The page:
Kelly Evans: The fall of Troy

Scott Mlyn | CNBC

What was supposed to be another fairly normal, nothing-to-see-here earnings report from Helen of Troy yesterday morning turned into a scene of chaos and destruction. The company lost almost thirty percent of its market value after revealing a surprise 12% drop in revenue from a year earlier, and a 72% drop in earnings per share. Wow. 

It was the company's first revenue miss in more than five years, and only the second such profit miss, according to MarketWatch and FactSet. The shares--which went public more than fifty years ago--had their worst day ever. Helen owns a variety of well-known home and beauty brands, including Oxo, Revlon, Hot Tools, Bed Head, Vicks, Pur, and drybar. Weakness was particularly acute in beauty and wellness, where sales dropped 15% year-on-year. 

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"We are disappointed with the start to our fiscal year," the CEO said in their earnings release. He cited "an unusual number of internal and external challenges in the quarter," including some shipping disruptions. And perhaps there were some idiosyncratic reasons for their weakness. But investors aren't buying it.  

What the outsized market reaction tells you is that Helen is now perceived to be one of the more vulnerable names in a weakening consumer environment. At a moment when shoppers are widely described as becoming "choosier," in other words, they ain't choosing Helen's brands--or at least not at their current price points. Indeed, Helen is already seeing margins suffer (they dropped 30% year-on-year!) from offering "trade discounts, allowances, and promotional programs" for its beauty and wellness products.  

Which is reminiscent of what we are also watching play out across the salty snacks business. Consumers are pushing back on big-name brands after years of price hikes. They're going generic, lower price (like Utz), or foregoing entirely.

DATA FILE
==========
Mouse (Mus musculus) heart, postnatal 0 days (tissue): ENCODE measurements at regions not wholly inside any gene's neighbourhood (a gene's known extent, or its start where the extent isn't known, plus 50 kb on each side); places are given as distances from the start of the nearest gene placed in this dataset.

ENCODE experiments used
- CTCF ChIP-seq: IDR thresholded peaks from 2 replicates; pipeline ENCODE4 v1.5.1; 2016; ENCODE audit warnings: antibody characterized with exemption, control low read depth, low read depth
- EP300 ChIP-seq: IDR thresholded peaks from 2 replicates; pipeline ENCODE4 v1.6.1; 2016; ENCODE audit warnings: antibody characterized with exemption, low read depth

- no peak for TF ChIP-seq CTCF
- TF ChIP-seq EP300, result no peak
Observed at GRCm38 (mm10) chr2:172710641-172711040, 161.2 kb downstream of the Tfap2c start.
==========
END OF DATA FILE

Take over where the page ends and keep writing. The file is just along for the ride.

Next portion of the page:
So you might think, why then are shares of Walmart, in such a time like this, trading at an all-time high? But it actually corroborates the slowdown certain brands are experiencing and the broader consumer slowdown we appear to be in. Jim Paulsen has been tracking the "Walmart Recession Signal," which is when shares of Walmart start breaking out to the upside relative to the S&P global luxury index. 

This is happening right now. More intriguingly, it comes as corporate credit spreads have remained fairly low. Normally, in a slowdown, they'd start rising, especially on the "junkier" end of the spectrum. "The current divergence...is one of only three divergences since 2007," Paulsen notes. In 2015-16, spreads widened but Walmart didn't break out, and sure enough we avoided recession. In 2019, Walmart started outperforming while spreads stayed low--but we were, in fact, heading into a downturn.  

So far, in other words, Walmart has been a reliable leading indicator of a slowing economy. Whether that means we're heading into a recession still remains unclear--but it certainly implies Fed rate cuts would be helpful at this juncture.  

See you at 1 p.m!

 Kelly

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